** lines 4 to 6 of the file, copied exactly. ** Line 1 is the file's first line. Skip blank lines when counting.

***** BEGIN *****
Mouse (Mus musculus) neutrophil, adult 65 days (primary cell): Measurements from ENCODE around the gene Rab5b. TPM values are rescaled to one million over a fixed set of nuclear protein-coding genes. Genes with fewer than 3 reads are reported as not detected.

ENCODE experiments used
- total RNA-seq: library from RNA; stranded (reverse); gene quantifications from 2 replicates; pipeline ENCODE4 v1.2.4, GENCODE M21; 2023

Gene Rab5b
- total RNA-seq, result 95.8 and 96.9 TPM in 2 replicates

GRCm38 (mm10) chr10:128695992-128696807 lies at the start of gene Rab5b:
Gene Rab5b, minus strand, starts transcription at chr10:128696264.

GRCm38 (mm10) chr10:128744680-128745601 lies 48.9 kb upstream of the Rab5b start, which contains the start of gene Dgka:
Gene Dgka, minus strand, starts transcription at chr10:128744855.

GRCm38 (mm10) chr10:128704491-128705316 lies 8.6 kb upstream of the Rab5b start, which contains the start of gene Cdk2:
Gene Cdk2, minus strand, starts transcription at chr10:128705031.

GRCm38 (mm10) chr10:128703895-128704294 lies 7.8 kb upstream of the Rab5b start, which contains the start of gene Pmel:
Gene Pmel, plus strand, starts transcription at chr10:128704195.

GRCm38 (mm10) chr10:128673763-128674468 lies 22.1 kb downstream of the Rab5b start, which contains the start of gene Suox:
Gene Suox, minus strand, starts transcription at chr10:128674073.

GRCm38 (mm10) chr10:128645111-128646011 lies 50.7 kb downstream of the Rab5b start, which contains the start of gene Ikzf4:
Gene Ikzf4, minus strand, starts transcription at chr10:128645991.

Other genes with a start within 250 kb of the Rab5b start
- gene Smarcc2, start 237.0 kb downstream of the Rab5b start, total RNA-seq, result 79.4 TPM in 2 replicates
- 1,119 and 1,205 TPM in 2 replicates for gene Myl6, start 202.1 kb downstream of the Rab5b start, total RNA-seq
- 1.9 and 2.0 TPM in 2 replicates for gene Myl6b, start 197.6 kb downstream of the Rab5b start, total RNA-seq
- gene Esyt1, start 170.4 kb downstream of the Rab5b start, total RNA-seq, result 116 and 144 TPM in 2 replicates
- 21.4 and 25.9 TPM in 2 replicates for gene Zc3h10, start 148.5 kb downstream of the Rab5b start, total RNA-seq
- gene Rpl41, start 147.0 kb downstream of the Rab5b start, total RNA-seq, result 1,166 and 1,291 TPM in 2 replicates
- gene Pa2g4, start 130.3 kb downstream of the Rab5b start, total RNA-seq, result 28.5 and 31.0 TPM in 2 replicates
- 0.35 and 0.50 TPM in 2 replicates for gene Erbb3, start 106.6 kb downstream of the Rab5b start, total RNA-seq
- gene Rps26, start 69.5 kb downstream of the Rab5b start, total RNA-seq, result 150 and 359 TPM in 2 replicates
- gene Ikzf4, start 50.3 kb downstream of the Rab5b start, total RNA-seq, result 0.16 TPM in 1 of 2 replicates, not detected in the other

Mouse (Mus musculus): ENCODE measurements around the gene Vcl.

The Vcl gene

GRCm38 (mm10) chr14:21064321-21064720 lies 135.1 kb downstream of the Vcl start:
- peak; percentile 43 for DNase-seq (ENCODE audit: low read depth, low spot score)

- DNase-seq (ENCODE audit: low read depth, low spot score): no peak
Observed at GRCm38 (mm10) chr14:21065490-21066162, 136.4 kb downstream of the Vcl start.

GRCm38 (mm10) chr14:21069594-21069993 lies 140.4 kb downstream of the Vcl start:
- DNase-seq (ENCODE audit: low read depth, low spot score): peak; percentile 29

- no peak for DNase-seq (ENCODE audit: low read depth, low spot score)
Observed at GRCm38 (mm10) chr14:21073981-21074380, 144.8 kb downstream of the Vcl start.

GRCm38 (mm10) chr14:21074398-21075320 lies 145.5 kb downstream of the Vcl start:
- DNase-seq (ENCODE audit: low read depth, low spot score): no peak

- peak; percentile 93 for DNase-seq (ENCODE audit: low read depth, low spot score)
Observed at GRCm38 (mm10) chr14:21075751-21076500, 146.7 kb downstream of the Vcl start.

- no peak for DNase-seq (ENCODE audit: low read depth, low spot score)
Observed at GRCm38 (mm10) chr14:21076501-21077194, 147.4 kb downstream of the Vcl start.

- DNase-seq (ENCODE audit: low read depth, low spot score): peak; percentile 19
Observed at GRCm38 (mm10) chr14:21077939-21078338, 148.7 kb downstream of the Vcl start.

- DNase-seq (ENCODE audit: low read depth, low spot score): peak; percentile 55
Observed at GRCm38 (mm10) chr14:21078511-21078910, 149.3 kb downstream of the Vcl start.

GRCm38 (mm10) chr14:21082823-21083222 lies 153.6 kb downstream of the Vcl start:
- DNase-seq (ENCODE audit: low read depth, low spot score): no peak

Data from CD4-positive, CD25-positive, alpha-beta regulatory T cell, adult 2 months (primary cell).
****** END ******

Gene Rab5b
- total RNA-seq, result 95.8 and 96.9 TPM in 2 replicates

GRCm38 (mm10) chr10:128695992-128696807 lies at the start of gene Rab5b: